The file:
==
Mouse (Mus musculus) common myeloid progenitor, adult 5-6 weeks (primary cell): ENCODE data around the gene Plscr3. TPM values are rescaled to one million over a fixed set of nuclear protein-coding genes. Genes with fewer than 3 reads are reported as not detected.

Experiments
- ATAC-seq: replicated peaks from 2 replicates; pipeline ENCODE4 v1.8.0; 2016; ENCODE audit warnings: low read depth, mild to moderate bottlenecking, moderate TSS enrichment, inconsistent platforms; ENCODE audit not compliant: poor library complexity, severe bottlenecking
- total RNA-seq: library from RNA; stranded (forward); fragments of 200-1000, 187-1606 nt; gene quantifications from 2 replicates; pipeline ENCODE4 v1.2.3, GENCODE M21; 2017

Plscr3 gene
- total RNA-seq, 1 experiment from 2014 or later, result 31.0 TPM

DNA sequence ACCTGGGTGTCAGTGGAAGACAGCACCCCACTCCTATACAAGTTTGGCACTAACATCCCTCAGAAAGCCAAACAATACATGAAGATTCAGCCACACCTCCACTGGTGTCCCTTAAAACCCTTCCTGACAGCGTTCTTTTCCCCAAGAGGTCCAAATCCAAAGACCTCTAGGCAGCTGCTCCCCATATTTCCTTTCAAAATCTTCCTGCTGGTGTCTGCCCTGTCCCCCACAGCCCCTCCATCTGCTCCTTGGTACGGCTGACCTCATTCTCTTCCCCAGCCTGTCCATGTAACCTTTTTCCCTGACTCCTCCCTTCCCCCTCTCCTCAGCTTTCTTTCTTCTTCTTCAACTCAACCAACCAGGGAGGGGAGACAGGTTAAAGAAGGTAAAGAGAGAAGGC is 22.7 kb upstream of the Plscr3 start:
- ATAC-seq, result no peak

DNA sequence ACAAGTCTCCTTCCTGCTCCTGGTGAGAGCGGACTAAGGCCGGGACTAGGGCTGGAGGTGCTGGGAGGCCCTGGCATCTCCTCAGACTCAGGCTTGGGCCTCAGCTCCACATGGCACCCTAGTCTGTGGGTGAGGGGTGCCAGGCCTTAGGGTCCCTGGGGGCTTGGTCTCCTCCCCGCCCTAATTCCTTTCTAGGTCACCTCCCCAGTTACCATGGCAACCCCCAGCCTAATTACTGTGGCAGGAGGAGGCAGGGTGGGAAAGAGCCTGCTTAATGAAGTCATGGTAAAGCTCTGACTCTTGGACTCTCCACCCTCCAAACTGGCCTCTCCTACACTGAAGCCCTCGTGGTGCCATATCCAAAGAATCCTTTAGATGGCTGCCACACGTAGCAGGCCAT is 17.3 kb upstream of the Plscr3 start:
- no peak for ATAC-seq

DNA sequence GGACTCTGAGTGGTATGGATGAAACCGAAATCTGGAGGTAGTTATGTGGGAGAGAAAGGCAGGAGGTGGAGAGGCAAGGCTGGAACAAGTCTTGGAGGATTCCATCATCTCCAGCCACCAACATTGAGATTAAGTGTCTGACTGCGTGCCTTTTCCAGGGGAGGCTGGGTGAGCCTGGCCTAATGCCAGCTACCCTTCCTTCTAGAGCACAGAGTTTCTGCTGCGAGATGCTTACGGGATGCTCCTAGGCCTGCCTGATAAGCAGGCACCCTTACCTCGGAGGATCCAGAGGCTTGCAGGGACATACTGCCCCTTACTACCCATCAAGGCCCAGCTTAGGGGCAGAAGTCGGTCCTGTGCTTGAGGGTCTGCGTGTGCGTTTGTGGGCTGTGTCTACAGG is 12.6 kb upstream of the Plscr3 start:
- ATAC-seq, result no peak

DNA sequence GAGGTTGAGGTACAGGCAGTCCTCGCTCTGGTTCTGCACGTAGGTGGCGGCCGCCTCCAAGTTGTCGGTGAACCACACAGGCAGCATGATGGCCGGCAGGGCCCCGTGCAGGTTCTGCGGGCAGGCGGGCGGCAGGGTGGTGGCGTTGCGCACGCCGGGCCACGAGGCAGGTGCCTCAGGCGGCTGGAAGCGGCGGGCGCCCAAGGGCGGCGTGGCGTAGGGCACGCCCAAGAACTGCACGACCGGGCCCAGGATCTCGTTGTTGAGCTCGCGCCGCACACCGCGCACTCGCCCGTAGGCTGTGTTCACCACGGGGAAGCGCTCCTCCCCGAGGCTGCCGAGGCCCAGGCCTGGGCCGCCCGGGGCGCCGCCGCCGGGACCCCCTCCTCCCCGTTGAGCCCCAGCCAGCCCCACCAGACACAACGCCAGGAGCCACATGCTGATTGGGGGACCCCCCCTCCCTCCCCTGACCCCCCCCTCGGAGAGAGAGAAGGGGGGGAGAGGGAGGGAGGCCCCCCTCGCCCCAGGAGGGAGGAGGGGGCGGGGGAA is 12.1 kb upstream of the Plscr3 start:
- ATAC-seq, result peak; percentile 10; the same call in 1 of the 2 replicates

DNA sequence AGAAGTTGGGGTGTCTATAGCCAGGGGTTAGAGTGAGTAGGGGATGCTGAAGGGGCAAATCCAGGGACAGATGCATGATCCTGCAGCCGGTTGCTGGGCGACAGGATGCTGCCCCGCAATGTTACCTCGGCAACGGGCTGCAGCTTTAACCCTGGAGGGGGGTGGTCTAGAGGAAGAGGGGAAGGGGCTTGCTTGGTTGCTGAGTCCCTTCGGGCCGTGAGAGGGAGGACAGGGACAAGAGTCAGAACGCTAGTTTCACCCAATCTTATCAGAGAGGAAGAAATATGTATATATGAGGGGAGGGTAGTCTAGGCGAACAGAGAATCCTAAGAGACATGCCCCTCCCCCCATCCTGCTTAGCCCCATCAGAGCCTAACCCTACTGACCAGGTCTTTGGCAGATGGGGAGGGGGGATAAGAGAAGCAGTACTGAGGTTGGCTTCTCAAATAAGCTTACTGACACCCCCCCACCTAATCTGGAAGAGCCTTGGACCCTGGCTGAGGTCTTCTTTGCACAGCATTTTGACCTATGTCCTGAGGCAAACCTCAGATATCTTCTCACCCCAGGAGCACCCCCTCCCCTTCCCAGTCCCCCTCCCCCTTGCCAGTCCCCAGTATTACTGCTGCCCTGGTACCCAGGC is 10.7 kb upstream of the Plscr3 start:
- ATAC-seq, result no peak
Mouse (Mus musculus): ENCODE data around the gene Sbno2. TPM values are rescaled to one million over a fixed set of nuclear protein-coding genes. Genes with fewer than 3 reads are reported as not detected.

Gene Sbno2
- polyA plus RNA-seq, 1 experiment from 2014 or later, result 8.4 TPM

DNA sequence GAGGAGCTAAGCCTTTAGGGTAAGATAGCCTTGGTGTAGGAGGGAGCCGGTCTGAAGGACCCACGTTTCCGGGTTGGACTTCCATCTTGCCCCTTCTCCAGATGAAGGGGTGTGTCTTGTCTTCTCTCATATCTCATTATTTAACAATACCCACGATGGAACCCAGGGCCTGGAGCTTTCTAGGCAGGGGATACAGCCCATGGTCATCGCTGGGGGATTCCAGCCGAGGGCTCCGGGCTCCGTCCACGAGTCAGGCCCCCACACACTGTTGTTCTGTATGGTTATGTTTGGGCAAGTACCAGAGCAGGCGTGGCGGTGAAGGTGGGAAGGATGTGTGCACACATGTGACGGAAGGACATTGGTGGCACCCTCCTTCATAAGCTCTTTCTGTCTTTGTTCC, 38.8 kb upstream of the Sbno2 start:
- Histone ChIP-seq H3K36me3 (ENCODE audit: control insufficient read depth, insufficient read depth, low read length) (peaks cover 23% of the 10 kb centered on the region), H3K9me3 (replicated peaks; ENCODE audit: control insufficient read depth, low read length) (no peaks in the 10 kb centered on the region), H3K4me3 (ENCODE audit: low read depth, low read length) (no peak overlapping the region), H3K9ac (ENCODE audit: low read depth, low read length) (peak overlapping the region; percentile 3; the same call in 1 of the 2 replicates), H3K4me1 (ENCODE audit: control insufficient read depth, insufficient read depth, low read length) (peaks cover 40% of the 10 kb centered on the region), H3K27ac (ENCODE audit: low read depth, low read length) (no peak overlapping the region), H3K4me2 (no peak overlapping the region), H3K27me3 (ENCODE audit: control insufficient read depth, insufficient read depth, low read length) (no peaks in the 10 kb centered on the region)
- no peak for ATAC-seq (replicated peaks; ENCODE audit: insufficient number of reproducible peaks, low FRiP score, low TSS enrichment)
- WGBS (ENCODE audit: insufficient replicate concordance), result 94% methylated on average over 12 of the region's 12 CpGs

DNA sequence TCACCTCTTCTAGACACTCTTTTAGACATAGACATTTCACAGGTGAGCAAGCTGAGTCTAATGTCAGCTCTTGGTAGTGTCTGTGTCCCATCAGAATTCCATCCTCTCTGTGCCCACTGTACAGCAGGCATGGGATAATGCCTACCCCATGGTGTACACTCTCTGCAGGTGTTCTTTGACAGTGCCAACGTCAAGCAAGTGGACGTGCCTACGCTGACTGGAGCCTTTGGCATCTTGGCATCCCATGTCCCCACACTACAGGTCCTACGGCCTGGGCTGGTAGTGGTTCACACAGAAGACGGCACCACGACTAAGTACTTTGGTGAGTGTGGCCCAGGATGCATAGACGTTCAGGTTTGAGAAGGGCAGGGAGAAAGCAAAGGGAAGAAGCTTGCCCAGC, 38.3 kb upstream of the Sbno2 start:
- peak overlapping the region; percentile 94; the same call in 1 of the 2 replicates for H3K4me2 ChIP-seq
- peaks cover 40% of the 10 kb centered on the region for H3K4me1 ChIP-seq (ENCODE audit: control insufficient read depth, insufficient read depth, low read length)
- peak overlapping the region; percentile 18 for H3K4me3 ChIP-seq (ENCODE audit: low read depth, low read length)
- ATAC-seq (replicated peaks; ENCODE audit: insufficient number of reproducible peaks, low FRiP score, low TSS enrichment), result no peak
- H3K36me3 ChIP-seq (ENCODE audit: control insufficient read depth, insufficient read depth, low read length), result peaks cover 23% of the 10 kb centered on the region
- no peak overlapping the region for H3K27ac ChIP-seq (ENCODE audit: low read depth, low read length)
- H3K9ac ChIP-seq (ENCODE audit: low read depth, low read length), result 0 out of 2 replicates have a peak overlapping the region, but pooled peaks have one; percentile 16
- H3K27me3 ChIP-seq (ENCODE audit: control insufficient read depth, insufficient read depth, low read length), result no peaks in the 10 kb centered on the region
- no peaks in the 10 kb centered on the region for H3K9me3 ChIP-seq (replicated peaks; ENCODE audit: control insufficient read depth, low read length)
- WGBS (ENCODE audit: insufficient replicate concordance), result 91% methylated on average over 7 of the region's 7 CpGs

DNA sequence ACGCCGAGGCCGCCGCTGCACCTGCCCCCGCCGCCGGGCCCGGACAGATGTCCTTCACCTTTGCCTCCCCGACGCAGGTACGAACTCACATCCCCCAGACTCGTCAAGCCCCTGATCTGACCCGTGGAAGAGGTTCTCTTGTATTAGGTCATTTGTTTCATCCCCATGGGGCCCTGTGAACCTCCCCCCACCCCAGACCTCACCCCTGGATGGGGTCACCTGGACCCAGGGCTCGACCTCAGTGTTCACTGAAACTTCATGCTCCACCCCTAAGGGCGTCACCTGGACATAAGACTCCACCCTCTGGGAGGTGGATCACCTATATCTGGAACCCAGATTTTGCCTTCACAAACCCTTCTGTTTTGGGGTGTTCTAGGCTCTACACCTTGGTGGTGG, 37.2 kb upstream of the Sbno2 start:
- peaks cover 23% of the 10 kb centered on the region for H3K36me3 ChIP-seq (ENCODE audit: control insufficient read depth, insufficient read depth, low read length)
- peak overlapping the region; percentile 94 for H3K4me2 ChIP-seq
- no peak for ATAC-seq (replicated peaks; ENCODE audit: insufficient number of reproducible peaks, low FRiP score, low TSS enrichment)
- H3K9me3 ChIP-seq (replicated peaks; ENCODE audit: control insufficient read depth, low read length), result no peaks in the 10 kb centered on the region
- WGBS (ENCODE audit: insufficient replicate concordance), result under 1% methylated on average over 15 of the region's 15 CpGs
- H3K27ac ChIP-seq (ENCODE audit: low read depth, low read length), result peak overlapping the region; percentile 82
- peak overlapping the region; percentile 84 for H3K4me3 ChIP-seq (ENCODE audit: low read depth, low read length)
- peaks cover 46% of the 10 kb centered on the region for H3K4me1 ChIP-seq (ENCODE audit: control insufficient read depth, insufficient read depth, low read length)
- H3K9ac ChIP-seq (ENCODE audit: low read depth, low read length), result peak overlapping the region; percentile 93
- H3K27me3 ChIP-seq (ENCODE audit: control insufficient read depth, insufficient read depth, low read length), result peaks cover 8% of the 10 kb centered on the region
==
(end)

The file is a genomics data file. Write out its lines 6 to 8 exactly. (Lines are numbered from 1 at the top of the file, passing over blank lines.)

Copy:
- total RNA-seq, 1 experiment from 2014 or later, result 31.0 TPM

DNA sequence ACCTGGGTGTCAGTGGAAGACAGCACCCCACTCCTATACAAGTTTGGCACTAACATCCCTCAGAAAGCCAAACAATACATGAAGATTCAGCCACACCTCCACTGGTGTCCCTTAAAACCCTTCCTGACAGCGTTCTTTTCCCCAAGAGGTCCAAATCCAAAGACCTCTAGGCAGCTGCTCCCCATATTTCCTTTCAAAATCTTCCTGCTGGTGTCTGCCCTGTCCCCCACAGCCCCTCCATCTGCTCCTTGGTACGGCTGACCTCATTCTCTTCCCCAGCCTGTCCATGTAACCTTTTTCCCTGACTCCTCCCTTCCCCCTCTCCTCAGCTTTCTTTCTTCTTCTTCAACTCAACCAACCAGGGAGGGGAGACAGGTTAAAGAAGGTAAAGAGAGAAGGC is 22.7 kb upstream of the Plscr3 start:
- ATAC-seq, result no peak